The Role Depression Plays in Infertility
Depression can be a frustrating and debilitating condition under any circumstances, affecting all aspects of a person's life. Depression changes the way we view our lives, and affects our personal relationships, our nutrition and exercise choices, and our overall ability to enjoy our life. Surprisingly, depression can even factor into a couple's inability to become pregnant. Research has shown that when a woman suffers from depression or high levels of constant stress, her normal ovulation pattern can easily become disrupted. Chronic stress interrupts the hormone cycle necessary for ovulation, meaning a woman may either miss a complete cycle of ovulation, or the cycle may be significantly altered. Men's depression can also lead to infertility as stress has been shown to be instrumental in lowering a man's sperm count.
Infertility = Depression or Depression = Infertility?
Of course when considering depression and infertility it is a bit like the chicken and the egg debate-does prolonged infertility lead to depression (rightfully so), or does chronic depression lead to infertility? The American Society for Reproductive Medicine believes that women can certainly increase their chances of getting pregnant, simply by learning how to manage their stress levels. In one particular study, women who coped with depression by either getting therapy or reaching out to friends and family for help were nearly twice as likely to get pregnant as the women who isolated themselves as a result of their depression.
Are Depressed Women More Likely to Engage in Unhealthy Habits?
One rather important issue regarding the women who were depressed and infertile revolves around the fact that overall, depressed people also tend to be more likely to smoke, have higher or lower extreme body weights, or a history of drug abuse and sexually transmitted diseases. Because all of these can also contribute to infertility, it's hard to distinguish whether the habits of those who are depressed are the more direct cause of the infertility, or the depression itself. Women who have a history of antidepressant use of more than six months have been found to be three times more likely to find themselves unable to conceive than women who have never taken antidepressant drugs, yet the question of whether depression causes infertility is still somewhat murky.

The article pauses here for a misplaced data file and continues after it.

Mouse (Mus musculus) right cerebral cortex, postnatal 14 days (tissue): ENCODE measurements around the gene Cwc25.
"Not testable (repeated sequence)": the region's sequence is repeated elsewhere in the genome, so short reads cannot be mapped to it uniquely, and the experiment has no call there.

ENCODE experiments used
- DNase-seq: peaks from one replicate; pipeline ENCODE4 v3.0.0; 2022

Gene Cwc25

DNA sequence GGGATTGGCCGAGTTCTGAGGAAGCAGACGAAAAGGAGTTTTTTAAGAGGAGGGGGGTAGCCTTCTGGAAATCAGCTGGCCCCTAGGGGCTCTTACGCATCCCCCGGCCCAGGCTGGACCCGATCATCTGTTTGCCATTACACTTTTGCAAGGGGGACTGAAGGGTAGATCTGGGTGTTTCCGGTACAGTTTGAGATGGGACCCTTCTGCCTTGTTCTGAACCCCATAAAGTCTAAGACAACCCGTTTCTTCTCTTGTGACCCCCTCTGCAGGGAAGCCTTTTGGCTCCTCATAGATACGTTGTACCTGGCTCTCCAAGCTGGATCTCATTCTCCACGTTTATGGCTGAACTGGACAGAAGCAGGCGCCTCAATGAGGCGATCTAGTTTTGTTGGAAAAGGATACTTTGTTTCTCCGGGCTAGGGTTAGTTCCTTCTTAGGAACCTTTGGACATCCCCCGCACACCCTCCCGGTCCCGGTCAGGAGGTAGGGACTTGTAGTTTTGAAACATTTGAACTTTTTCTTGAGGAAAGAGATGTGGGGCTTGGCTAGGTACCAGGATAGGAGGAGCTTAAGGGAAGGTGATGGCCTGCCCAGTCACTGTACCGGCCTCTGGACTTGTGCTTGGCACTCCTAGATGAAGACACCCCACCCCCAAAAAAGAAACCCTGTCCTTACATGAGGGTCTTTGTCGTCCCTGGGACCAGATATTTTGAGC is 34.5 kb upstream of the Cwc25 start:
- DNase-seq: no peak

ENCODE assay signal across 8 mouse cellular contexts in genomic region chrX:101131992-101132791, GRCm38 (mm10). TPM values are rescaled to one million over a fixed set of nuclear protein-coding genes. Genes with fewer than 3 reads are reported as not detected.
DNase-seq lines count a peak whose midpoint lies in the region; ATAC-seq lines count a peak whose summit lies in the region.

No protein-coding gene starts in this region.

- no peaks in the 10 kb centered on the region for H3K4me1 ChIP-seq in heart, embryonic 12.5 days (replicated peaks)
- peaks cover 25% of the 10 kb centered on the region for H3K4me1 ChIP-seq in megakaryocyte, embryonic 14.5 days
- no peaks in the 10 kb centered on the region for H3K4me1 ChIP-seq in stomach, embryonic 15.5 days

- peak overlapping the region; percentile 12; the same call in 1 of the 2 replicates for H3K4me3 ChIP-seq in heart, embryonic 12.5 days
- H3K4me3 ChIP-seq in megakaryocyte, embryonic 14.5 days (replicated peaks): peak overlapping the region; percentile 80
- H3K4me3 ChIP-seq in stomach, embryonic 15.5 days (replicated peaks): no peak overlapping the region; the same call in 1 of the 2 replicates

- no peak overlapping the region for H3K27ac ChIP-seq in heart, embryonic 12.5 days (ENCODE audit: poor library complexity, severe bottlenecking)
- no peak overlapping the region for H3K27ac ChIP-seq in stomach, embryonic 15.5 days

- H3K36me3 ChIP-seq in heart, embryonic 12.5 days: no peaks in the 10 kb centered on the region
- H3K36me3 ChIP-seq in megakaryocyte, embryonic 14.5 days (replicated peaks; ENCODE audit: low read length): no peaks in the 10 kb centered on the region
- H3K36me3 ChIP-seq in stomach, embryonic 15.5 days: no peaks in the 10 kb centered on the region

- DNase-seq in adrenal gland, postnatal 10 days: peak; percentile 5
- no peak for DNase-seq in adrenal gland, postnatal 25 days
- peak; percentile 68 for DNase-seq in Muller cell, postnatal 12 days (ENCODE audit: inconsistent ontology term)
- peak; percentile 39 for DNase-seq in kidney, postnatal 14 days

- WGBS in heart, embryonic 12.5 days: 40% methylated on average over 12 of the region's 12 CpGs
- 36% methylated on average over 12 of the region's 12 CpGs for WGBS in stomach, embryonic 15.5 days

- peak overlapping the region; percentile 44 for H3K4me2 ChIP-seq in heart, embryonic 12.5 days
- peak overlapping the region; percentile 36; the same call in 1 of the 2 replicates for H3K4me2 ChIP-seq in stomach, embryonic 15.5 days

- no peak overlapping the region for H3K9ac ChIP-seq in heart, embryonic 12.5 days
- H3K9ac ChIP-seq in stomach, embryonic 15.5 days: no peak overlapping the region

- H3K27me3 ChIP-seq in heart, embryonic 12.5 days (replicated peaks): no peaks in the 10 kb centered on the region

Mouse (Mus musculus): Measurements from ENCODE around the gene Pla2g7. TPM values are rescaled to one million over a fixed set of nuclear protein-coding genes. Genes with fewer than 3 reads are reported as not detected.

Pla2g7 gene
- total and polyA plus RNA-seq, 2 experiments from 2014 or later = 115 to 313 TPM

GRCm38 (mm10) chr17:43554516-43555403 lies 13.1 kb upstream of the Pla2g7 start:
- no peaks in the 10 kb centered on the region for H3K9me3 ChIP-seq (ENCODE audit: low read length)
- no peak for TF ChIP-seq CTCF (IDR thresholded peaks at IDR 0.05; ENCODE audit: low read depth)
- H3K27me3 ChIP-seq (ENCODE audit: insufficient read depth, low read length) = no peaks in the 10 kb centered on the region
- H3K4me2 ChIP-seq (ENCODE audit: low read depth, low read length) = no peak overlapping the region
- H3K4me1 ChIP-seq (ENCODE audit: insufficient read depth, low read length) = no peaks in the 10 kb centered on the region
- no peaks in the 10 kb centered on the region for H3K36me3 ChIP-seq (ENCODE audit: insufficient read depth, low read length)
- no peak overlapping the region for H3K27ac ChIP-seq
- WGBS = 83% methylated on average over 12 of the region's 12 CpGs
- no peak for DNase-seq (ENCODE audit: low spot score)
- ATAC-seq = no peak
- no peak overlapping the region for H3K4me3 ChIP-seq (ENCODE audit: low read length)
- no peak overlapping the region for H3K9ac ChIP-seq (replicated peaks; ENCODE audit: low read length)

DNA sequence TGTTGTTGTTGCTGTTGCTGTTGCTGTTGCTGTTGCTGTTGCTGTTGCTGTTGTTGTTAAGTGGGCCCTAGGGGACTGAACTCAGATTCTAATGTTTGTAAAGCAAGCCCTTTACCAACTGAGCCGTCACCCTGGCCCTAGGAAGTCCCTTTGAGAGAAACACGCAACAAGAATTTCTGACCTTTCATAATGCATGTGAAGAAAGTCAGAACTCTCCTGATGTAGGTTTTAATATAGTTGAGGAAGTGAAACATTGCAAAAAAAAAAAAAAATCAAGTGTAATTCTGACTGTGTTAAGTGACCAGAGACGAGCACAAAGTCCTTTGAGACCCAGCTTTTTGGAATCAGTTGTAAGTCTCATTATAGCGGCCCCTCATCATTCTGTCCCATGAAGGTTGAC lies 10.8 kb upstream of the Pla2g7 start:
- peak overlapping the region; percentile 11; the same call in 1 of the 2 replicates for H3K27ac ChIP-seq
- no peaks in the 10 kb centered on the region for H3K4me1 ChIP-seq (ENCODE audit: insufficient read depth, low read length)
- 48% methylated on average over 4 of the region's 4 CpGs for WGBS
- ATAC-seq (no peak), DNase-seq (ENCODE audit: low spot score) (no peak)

When Infertility and Depression Becomes a Cycle
There is some common sense in the idea that a severely depressed woman may have difficulty taking care of herself, let alone a baby, meaning perhaps this was nature's natural form of contraception during times of starvation or war. However, if a woman feels depressed due to the fact she is unable to conceive, you are looking at something totally different. Think about a woman who desperately wants to have a baby, so starts trying to conceive. Especially if she is older, she begins to worry if she doesn't get pregnant soon. This chronic worry can turn into full-blown depression the longer she is unable to get pregnant, and this depression in turn interferes with the necessary hormonal balance needed for pregnancy to occur. Every month the woman does not get pregnant, she sinks deeper into her depression, leading to further interrupted hormonal cycles.
Is Depression the "Unexplained?"
Of course most couples will have specific medical conditions which are direct contributors to their fertility issues, and not every depressed woman will have trouble getting pregnant. When you consider that at least 20 percent of infertility is attributed to "unexplained causes," it is entirely likely that depression could play a significant part in those unexplained cases. In cases where there is no medical reason that IVF should not work-yet it doesn't-then it could be time to look toward a woman's mental state as a possible reason for infertility.